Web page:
Lackluster enrollment numbers forces administrative cuts

UW Tacoma is facing budget cuts and reductions to administrative staff after revenue taken in by the university has left little-to-no room for growth. In all, 15 staff positions across the different administrative divisions are being reduced, laid off or not being refilled. No student-staff jobs were cut or reduced through this process.

From these cuts, the university will have $1 million of leeway to work with to expand certain programs and promote campus growth. The proposed budget for administration units next year now sits at $25,392,403 ? an overall reduction of 3.6%. Each administrative unit was tasked with offering cuts at 1.5%, 3.5% and 4.5%, which then guided the budgeting process on where money could be allocated and redistributed.

The university became aware of a budget shortfall in March when student enrollment and retention was not fulfilling expected projections. UWT’s budget is built around having a certain number of students to fill in seats. When that number is not met, the university faces a deficit in revenue.

“The way I look at it … I think it’s a little bit of a renewal for us,” UWT Chancellor Mark Pagano said. “It puts everyone on notice that we do have limited resources.”

According to Pagano, students’ tuitions comprise about two-thirds of the revenue generated for the university, with the other one-third coming from state funding. Pagano stated that this will not be the only time the university will do budget evaluations like this, saying that next year the different academic units will have to undergo a similar process of proposing different percentage cuts from their departments.

“We are going to do a similar exercise next year with this, because all this does is get us $1 million of wiggle room for this year, and we need a little more than that,” Pagano said. “So we will take these areas [the academic units] next year and do something similar, and that will give us maybe $2 million of wiggle room next year.”

In addressing the budget shortfall in her department, Mentha Hynes-Wilson, vice-chancellor for Student Affairs and Enrollment services, explained that her approach to the reductions included looking at which positions were necessary and which could be done without. While most were needed, some positions were ultimately chosen due to how they fell outside of meeting the three goals of enrollment, transitions and success.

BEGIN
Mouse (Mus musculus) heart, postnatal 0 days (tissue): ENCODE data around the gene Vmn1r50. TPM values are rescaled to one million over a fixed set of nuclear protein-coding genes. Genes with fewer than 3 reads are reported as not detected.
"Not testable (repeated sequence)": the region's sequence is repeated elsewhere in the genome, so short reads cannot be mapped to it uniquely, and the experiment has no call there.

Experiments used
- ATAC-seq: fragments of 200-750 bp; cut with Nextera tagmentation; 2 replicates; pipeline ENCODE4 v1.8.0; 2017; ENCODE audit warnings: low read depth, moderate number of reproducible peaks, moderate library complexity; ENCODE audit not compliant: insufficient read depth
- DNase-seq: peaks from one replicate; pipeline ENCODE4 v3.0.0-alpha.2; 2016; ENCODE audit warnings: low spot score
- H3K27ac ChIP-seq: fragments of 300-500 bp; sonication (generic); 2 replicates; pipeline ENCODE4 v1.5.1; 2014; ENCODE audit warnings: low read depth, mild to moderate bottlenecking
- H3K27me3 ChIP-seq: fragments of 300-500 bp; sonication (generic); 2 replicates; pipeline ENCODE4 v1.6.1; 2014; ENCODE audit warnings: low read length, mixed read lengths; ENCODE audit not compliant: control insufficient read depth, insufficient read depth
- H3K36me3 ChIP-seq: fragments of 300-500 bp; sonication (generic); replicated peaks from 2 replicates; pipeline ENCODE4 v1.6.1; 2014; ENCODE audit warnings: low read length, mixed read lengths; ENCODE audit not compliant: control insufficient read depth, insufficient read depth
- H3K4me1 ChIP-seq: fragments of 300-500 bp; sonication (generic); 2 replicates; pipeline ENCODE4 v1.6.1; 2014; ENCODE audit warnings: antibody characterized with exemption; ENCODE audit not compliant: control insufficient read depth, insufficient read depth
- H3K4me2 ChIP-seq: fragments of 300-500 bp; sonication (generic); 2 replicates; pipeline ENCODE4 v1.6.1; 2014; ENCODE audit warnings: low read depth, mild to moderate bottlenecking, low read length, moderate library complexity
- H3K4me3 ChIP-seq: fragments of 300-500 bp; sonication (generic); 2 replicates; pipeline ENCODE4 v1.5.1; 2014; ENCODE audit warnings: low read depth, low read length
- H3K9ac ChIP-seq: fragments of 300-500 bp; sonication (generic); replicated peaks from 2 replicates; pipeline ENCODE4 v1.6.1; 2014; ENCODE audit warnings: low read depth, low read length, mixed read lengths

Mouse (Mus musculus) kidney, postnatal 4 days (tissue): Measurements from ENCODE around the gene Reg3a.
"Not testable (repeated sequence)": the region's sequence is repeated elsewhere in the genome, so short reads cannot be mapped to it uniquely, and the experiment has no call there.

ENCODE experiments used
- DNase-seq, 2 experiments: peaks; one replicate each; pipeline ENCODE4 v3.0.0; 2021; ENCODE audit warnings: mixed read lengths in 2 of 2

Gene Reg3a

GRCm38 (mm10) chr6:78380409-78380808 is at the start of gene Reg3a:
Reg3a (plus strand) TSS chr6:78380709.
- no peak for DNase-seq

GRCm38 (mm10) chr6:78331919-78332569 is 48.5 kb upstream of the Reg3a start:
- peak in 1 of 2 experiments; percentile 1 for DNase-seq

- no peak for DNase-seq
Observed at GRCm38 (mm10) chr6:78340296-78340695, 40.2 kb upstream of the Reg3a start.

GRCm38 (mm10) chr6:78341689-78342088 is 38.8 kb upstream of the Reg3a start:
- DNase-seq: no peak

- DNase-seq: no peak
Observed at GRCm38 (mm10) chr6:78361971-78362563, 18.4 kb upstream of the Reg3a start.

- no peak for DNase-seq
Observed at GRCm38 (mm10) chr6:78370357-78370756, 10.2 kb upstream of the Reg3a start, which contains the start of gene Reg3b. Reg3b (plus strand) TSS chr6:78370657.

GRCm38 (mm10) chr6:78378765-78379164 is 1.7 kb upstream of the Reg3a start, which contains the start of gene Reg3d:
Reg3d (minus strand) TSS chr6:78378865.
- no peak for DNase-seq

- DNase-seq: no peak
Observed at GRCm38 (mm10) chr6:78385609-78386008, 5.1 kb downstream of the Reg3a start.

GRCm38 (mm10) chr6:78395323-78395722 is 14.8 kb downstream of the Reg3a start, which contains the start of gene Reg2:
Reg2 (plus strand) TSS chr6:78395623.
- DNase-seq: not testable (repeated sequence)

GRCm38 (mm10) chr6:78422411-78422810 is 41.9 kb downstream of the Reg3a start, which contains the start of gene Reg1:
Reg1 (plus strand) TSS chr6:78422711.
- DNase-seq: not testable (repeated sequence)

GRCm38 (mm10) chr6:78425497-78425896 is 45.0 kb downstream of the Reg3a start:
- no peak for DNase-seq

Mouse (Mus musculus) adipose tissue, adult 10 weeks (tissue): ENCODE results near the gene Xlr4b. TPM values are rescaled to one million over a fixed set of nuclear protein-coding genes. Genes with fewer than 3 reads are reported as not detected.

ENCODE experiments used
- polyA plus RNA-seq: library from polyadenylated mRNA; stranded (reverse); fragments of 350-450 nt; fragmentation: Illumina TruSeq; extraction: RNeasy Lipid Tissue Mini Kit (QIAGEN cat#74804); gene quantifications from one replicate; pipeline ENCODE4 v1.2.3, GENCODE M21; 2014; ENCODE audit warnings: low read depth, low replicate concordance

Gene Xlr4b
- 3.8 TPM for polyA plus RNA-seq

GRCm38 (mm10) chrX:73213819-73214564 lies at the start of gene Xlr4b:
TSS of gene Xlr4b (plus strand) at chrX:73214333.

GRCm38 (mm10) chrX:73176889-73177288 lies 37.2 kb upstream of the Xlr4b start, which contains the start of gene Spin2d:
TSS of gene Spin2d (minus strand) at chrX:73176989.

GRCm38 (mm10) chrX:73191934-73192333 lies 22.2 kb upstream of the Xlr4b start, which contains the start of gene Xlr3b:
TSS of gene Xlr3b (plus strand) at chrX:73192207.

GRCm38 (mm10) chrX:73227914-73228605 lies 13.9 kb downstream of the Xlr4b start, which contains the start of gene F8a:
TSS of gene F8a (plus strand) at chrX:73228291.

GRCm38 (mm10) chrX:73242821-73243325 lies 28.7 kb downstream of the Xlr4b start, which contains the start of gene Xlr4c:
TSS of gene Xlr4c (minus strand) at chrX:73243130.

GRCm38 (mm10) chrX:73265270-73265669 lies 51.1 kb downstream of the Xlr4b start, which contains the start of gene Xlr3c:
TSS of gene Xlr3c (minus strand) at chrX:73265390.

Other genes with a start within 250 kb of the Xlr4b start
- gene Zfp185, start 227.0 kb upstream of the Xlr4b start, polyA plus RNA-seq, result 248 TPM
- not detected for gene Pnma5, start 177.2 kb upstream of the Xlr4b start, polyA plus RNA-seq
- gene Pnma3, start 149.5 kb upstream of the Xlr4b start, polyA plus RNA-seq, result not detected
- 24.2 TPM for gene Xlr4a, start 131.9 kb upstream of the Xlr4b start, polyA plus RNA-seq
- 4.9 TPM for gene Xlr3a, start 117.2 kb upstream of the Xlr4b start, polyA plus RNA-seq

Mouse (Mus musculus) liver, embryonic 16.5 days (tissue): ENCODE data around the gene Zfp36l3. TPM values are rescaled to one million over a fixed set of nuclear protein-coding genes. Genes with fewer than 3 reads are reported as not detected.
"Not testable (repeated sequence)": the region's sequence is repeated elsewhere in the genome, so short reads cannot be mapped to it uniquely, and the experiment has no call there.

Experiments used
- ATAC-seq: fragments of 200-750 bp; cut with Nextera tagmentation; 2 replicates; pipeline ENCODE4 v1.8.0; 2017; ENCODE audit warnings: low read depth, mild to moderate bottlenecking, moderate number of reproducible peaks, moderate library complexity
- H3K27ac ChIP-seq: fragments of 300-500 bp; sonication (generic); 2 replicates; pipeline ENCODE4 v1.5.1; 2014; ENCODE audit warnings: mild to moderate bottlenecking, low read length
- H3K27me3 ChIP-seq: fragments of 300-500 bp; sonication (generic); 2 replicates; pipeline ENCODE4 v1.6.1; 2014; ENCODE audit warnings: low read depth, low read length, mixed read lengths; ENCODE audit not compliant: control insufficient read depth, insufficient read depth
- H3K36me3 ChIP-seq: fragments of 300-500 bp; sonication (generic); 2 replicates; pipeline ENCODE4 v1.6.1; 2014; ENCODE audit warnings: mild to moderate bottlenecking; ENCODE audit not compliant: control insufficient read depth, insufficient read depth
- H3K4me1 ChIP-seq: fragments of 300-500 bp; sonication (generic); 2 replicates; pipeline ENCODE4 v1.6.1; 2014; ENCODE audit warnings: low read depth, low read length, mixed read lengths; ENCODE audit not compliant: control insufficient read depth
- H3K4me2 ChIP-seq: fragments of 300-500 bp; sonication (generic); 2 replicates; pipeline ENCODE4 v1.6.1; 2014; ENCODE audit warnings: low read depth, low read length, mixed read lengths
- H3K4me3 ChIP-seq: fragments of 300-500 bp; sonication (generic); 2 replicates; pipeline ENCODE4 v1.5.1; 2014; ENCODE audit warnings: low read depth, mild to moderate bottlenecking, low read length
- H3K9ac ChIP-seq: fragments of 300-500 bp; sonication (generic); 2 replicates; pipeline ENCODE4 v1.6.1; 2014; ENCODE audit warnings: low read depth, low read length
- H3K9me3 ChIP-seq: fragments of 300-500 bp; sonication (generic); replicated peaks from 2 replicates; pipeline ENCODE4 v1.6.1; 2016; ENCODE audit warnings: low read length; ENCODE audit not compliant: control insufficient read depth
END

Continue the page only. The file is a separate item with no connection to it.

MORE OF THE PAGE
“It became a business decision,” Hynes-Wilson said.

Student Affairs — which encompasses departments like Student Engagement, Student Success and Enrollment Services — is one of the divisions facing cuts and reductions. The position of Dean of Student Engagement is being cut, while the Civic Engagement Specialist job — who works closely with the Center for Service and Leadership — is having their position reduced. Finally, an Admissions Advisor is not having their position filled once they leave from their spot. From these reductions, some current jobs will find themselves with new responsibilities to fill the gaps.

Hynes-Wilson recognizes that there might be anger and sadness at losing members of the campus community, but asks that everyone supports each other as best as they can, such as creating spaces to come together to talk and heal going forward.

“I want us to recognize, honor and support those individuals who are no longer going to be members of our community, for no fault of their own,” Hynes-Wilson said. “I want students to know that there continues to be tremendous support within this division, across the campus, that is intended to encourage your growth and development. Your voices matter and if there’s ever a concern regarding this process or anything in general, that’s what I’m here to do.”

Leticia Bennett

Leticia is the News Editor for The Ledger. She is a Senior majoring an Urban Studies and hopes to become an Urban Planner. She is interested in all things happening around campus and loves to learn new things and meet new people.